See this is the issue in regards to addressing literally half of the martial arts in Japan, its really expansive. But glossing over what i have addressed before about my views on doccuemntation and secrets.
I dont think they can be koryu and address contemporary issues, what really makes them koryu and not a post meji martial art? There is a very definitive thin line if you start to play about with it. Like i could maybe forgive you holding a seminar for modern japanese self defence law and weapons law so you get some practical value out of your knowleddge but i think thats pushing it. We are probbly going to have to agree to disagree on that one, its very semantical. (this is not to mean a punch counter made in 1100 is going to be fundementally diffrent just because it was made in 1100 as opposed to now, principles of attack and defence remain the same out of the finite pool of functional principles and techniques)
Addednum: didnt really acknowledge the second paragraph when i wrote my first paragraph on koryu. I dont think it matters that much as opposed to me trying to reword my reply to two but in case it does a notation, so it might look off.
Not sure if that was the one, but as long as its definition fits it doesnt matter for specfics.
They do normally have another version in the host langauge, it wont be 1:1 but thats the best you have. Best example i have is, why explain what Mushin is, when you can just use a English or (insert langauge here) term that everyone knows in the class and save the time explaining it to get the point across. I usually end up having to ask what the injected foreign words mean, as you have probbly seen where somone uses something like "sobe" or "kihon"* (now i know what both are, well unsure of the first) Lord help you if the word means something diffrent in English, like Gun. In Chinese martial arts thats a form of staff, now you tell me what that is in English? something completely diffrent.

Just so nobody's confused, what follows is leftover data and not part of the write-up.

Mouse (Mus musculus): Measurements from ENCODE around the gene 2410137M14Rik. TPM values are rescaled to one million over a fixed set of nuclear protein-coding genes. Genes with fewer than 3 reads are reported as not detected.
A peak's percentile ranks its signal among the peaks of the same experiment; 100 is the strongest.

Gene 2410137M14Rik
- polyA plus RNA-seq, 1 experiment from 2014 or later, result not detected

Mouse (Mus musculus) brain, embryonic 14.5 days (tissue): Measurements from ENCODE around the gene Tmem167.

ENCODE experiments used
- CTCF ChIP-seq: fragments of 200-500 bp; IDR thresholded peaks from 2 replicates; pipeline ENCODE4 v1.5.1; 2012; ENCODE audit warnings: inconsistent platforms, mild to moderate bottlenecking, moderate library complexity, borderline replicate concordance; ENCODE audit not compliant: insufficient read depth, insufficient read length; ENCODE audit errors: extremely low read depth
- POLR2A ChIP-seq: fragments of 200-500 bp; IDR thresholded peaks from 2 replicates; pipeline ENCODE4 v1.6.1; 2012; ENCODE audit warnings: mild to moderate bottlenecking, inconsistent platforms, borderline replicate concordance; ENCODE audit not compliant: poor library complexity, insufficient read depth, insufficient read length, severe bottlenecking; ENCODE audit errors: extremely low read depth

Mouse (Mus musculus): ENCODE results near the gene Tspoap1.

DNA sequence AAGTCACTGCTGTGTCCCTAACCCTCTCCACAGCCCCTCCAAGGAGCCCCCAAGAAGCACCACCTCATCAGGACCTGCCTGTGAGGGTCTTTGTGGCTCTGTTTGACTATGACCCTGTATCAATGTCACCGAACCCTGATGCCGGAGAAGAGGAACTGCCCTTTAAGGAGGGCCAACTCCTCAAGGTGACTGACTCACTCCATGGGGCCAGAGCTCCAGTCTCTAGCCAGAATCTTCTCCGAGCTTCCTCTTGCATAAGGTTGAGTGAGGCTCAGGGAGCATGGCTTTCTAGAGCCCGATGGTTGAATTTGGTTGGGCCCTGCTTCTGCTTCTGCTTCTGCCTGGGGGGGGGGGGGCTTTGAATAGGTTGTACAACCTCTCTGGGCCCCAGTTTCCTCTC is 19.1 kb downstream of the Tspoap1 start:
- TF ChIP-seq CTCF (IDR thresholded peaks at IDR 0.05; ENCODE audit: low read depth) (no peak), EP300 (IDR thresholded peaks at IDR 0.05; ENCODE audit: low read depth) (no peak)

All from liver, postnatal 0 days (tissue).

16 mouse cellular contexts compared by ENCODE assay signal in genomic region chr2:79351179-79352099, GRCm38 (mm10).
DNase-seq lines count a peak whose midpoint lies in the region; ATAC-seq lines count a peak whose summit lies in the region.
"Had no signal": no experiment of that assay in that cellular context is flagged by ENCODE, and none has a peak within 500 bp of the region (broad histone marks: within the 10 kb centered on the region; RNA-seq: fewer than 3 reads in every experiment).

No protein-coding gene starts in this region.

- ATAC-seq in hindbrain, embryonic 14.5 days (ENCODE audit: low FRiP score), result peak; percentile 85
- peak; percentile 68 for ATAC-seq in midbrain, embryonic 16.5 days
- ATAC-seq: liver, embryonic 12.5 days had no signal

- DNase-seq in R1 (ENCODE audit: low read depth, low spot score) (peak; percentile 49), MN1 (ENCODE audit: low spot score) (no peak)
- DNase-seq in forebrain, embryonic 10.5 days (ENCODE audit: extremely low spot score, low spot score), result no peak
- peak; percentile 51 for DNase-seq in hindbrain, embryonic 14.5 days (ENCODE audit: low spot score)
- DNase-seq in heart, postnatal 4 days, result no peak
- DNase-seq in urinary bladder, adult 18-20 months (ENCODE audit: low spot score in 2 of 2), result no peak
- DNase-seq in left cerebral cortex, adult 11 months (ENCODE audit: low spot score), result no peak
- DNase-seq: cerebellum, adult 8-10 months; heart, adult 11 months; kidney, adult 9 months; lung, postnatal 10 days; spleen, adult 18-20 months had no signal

* You could just easily use Teacher and Basics/Fundementals.
I am not that militantly agaisnt it, i jsut dont see the point if they dont have any intrest in learning the langauge just to inject some bastardisation of the host culture into someone who doesnt live there and probbly has no want or desire to and just wants to hit things. (people who have a want and desire for culture dont generally seek out MA schools as a first choice, its normally langauge and culture classes) It should really be a opt in system.
Addendum: I think it was aptly expalined by Gp in his conversation with you after.
Anyone else notice the OP never responded back since the first post? Yet there have been 4 pages of responses.
Gotcha. So you don't need a usable trantranslation to explain
I generally hold to the idea that it's not wise to assume to know the motivations of an entire population of people myself. Do you think it's a smart move to approach a teacher and tell them what aspect of their art they should teach you?
Regardless of what languages a teacher speaks, if they choose to teach you terms from the art's original language - your position is that you should be able to tell them not to?
I can only say I disagree, and think you have missed my point.
HEMA and koryu are not at all the same. HEMA by definition re-create technique; there are no extant continuing schools of archaic western swordsmanship. NO koryu have 'died and been resurrected'. That is literally counter to the definition of koryu. The reason koryu don't need to 'look into old treatises' (though they have them, and do) is because they have been continuously taught since their creation.
Well, for someone who said koryu confuse you, you sure seem set in your views on them. This discusses the issue, and Ms Skoss says it better than I can:
Keiko Shokon Revisited: Introduction
as a paying customer, you really should have the moral right to be instructed in the language of the country the instruction is taking place, going to japan and insisting on english may be pushing it to far, but if they have the capacity to provided an english translation they really should
when my instructor uses japanese, i look at him blankly till he provides it in english, if he didnt i would still be stood there at the end of class and would then go somewhere else that was more accommodating
i have no wish at all to learn a few words of japanese or any Japanese for that matter( i maxed out my useful requirment with karaoke) and unless someone can make a case that kicks are better if called something else, i cant see any good reason to go to the bother
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As is the norm